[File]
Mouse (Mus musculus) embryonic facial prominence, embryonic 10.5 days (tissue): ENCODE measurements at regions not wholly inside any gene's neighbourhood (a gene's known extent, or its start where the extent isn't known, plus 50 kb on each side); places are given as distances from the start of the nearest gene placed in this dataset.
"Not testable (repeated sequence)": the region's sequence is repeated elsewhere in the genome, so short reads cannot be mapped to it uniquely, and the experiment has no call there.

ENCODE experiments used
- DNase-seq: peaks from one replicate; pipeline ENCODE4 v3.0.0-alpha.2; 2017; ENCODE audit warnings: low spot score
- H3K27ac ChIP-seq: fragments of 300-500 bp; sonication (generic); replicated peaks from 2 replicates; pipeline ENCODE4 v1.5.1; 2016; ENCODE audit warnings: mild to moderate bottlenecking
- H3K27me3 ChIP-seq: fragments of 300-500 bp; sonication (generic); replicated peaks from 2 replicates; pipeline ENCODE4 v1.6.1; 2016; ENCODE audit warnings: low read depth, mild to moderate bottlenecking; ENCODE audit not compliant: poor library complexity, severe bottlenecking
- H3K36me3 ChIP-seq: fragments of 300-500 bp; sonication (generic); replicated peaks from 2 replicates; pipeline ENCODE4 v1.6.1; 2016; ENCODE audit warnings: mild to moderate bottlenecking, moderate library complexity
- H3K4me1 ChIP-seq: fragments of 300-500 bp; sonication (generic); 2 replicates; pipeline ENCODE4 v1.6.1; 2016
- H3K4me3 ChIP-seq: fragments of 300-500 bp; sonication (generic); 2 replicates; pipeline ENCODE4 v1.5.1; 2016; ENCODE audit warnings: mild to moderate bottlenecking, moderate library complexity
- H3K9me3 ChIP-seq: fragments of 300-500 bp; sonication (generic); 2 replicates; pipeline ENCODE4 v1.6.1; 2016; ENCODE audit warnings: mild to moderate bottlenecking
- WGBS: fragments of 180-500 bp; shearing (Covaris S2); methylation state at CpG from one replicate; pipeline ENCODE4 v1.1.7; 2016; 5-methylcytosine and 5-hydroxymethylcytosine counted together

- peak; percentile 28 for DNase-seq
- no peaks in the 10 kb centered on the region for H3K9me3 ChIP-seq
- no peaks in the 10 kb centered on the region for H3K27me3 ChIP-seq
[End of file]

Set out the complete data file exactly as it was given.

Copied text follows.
Mouse (Mus musculus) embryonic facial prominence, embryonic 10.5 days (tissue): ENCODE measurements at regions not wholly inside any gene's neighbourhood (a gene's known extent, or its start where the extent isn't known, plus 50 kb on each side); places are given as distances from the start of the nearest gene placed in this dataset.
"Not testable (repeated sequence)": the region's sequence is repeated elsewhere in the genome, so short reads cannot be mapped to it uniquely, and the experiment has no call there.

ENCODE experiments used
- DNase-seq: peaks from one replicate; pipeline ENCODE4 v3.0.0-alpha.2; 2017; ENCODE audit warnings: low spot score
- H3K27ac ChIP-seq: fragments of 300-500 bp; sonication (generic); replicated peaks from 2 replicates; pipeline ENCODE4 v1.5.1; 2016; ENCODE audit warnings: mild to moderate bottlenecking
- H3K27me3 ChIP-seq: fragments of 300-500 bp; sonication (generic); replicated peaks from 2 replicates; pipeline ENCODE4 v1.6.1; 2016; ENCODE audit warnings: low read depth, mild to moderate bottlenecking; ENCODE audit not compliant: poor library complexity, severe bottlenecking
- H3K36me3 ChIP-seq: fragments of 300-500 bp; sonication (generic); replicated peaks from 2 replicates; pipeline ENCODE4 v1.6.1; 2016; ENCODE audit warnings: mild to moderate bottlenecking, moderate library complexity
- H3K4me1 ChIP-seq: fragments of 300-500 bp; sonication (generic); 2 replicates; pipeline ENCODE4 v1.6.1; 2016
- H3K4me3 ChIP-seq: fragments of 300-500 bp; sonication (generic); 2 replicates; pipeline ENCODE4 v1.5.1; 2016; ENCODE audit warnings: mild to moderate bottlenecking, moderate library complexity
- H3K9me3 ChIP-seq: fragments of 300-500 bp; sonication (generic); 2 replicates; pipeline ENCODE4 v1.6.1; 2016; ENCODE audit warnings: mild to moderate bottlenecking
- WGBS: fragments of 180-500 bp; shearing (Covaris S2); methylation state at CpG from one replicate; pipeline ENCODE4 v1.1.7; 2016; 5-methylcytosine and 5-hydroxymethylcytosine counted together

- peak; percentile 28 for DNase-seq
- no peaks in the 10 kb centered on the region for H3K9me3 ChIP-seq
- no peaks in the 10 kb centered on the region for H3K27me3 ChIP-seq